“The conditions may delay things and there may be some damage to the earlier crops, but, provided we get some nice weather in the coming weeks, the season should still be very good.”

Gins in northern NSW are predicted to push back operations to align with growers.

Namoi Cotton, which has nine of its ten gins in NSW, is expecting delays of between 7 to 10 days with ginning anticipated to commence from mid-April to early May.

(Photo: Namoi Cotton)

Unlike recent seasons, all the Namoi sites will be running this year with staff in place to operate most sites 24 hours a day.

The three Queensland Cotton NSW gins have also had their schedules pushed back, with a late April or May start date.

Likewise, the AusCott gins in Wee Waa, Trangie, Hay and Warren will be delayed by about 10 days with ginning to run from late April or early May through to September or October.

The RivCott site at Carrathool in southern NSW will also commence operations in early May, a delay of only a few days.

RivCott chief executive officer Sam Buster said the push-back in ginning is not a major concern.

“The start date is only a little bit delayed by about a few days,” Mr Buster said.

“Growers had a good, timely start to the planting.

“They planted about the first of October but then we had a very cold spring which led to a 20pc to 30pc replant and delay in early growth.

“That has been followed with a very nice summer.”

Mr Buster said he is expecting a crop which returns to volumes seen in pre-drought seasons.

“We expect 300,000 [bales] plus.

“We ginned a similar quantity in 2018 and ginned one tenth of that in 2020.

“It’s a happy return to normal and we are excited for that.”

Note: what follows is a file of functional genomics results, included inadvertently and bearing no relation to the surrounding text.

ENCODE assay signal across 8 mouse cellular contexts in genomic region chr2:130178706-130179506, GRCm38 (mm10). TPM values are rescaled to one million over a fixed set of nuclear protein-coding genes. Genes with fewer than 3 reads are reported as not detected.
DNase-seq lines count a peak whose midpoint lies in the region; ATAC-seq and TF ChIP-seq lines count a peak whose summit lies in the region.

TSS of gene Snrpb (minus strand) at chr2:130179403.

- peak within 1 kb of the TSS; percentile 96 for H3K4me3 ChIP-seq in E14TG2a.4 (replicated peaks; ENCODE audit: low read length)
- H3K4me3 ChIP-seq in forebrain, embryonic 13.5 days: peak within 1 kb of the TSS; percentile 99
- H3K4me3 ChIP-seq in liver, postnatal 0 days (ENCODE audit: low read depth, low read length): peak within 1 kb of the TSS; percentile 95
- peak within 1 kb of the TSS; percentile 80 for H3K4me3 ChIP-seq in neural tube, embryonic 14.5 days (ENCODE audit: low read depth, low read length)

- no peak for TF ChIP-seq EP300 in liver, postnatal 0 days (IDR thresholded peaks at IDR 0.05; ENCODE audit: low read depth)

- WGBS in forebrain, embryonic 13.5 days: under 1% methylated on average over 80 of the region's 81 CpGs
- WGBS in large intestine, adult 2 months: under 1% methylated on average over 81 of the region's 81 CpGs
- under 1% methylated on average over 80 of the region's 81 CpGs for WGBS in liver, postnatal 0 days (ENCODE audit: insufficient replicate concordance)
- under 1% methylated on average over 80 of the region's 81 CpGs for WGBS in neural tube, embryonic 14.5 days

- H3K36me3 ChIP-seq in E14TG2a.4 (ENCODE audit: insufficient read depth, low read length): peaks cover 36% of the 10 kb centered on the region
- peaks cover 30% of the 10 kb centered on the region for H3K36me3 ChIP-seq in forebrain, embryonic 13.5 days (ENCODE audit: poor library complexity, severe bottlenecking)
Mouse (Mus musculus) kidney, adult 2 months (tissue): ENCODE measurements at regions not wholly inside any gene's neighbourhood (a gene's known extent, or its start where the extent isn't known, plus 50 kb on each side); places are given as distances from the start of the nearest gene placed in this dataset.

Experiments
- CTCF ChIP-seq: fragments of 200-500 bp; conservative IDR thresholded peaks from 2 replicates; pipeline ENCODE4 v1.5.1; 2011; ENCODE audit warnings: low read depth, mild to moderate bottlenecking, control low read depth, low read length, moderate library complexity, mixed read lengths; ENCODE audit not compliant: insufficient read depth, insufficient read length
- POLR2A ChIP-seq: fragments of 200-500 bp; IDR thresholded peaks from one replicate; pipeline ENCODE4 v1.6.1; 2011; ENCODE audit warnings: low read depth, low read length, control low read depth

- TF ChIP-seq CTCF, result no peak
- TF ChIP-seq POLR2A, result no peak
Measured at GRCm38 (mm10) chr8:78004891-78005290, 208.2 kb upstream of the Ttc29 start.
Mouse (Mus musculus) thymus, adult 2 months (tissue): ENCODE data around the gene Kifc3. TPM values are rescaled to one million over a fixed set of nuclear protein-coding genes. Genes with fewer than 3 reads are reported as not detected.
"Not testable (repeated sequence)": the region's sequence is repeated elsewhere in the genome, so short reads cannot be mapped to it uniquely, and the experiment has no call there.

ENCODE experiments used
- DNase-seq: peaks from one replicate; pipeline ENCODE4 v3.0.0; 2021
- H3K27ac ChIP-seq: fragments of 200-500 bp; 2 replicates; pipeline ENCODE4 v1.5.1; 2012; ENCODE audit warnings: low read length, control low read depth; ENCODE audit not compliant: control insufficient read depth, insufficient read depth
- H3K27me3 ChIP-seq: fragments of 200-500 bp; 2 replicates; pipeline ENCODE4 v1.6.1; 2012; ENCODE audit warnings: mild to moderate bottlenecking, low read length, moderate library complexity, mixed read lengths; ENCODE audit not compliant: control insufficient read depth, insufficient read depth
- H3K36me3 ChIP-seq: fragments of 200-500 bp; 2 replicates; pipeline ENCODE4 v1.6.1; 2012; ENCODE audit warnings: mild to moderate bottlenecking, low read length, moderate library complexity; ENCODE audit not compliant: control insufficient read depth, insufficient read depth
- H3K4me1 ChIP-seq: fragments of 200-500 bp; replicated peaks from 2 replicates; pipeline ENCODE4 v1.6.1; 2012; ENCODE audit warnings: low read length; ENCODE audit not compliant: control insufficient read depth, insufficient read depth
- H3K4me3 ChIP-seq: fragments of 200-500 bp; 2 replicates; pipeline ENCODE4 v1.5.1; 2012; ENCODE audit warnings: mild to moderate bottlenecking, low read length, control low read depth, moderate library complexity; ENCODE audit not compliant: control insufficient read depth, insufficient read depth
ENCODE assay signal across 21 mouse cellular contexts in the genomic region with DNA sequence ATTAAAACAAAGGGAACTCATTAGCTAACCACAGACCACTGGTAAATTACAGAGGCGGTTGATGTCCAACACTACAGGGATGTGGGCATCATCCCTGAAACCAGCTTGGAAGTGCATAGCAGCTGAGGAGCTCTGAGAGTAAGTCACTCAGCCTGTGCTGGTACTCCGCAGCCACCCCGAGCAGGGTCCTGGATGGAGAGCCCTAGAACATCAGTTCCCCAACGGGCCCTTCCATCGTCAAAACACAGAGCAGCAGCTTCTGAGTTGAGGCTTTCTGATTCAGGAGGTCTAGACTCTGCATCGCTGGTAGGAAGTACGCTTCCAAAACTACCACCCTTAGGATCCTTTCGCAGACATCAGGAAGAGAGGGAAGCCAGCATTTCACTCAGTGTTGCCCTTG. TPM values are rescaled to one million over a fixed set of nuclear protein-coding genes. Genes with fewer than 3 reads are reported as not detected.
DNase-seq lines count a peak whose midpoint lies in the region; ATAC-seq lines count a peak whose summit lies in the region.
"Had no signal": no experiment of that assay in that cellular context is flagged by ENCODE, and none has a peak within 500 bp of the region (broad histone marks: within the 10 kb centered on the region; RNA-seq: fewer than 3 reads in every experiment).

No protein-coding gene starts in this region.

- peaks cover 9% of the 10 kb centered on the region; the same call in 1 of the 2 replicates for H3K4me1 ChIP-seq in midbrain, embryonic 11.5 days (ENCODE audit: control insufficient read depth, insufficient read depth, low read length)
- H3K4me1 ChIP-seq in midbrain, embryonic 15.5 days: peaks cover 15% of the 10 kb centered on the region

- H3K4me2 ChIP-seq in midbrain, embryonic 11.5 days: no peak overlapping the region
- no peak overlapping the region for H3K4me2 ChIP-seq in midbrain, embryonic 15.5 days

Late ginning could hit prices

RainAg director Ian Grellman said delayed gin opens may impact cotton prices, depending on how close the local production gets to the Northern Hemisphere season.

He said currently cotton prices are very high at about $830 per bale.

“It is an unusual season because you’ve got extremely high prices, but there is over $100 difference between early bales and the later bales in the season,” Mr Grellman said.

He said the size of the crop, which is tipped to be the second largest on record, could also add to the timing pressures and create further delays.

“The more bales there are, the longer it takes.

“A grower might harvest in May or June, but he may not have his bales go to market until October or November, depending on the congestion at the gin.”

Mr Grellman said, with about 70pc of the world’s production coming out of the Northern  hemisphere, Australian growers need to ensure they don’t conflict with cotton from the northern harvest, which runs from October to December.

He said it is the over-lap with Northern Hemisphere cotton that creates the $100 price reduction for Australian bales.

Cotton Australia has forecasted that the upcoming cotton crop could be as large as  5.2 million bales.

This is up from the 2020-21 yield of 2.8 million bales.